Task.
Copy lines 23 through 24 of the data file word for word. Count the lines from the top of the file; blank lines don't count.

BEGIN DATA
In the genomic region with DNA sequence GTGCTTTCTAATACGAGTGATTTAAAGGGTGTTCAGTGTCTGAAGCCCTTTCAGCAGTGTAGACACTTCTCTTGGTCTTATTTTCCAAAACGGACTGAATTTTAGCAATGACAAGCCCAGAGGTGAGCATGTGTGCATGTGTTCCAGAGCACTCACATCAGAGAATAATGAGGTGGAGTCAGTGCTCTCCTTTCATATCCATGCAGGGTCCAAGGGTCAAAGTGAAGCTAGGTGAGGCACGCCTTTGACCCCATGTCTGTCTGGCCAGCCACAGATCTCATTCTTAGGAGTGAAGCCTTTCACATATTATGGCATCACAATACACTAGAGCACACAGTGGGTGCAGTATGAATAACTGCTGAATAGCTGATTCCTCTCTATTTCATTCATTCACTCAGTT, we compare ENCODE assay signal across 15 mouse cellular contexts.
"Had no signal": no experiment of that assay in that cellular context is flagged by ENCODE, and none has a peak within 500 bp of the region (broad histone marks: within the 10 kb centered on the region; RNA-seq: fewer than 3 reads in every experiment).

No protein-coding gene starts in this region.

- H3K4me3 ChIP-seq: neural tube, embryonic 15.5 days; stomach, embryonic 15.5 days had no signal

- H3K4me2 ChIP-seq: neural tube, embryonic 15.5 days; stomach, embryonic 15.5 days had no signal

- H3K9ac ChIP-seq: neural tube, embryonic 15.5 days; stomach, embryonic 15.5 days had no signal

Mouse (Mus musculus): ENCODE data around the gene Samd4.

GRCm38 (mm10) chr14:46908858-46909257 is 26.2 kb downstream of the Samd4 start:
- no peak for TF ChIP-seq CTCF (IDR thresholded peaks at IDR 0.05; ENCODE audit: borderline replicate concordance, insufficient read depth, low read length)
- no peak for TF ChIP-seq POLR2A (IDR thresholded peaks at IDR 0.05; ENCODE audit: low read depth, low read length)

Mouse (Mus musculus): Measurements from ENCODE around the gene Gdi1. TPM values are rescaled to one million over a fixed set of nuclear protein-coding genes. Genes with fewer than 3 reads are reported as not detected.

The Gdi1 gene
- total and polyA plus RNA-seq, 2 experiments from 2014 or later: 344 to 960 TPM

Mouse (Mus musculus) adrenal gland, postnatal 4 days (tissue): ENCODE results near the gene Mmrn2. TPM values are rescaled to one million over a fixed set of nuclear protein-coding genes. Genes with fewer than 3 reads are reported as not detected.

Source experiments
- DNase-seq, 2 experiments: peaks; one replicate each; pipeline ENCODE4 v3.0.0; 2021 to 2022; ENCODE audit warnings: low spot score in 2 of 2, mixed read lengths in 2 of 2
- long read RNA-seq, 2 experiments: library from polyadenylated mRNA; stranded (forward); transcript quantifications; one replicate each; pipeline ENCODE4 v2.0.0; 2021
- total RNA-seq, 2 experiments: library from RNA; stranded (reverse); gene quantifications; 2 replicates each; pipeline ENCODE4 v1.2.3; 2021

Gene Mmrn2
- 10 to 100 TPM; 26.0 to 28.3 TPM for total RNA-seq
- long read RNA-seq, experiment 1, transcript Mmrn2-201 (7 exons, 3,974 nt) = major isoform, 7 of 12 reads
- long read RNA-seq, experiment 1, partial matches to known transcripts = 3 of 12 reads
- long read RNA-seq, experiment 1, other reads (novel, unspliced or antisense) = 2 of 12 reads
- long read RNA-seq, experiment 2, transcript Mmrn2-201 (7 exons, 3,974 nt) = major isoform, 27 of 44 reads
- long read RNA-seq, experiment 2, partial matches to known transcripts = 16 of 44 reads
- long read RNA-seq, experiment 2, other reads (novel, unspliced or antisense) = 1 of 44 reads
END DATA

- long read RNA-seq, experiment 1, other reads (novel, unspliced or antisense) = 2 of 12 reads
- long read RNA-seq, experiment 2, transcript Mmrn2-201 (7 exons, 3,974 nt) = major isoform, 27 of 44 reads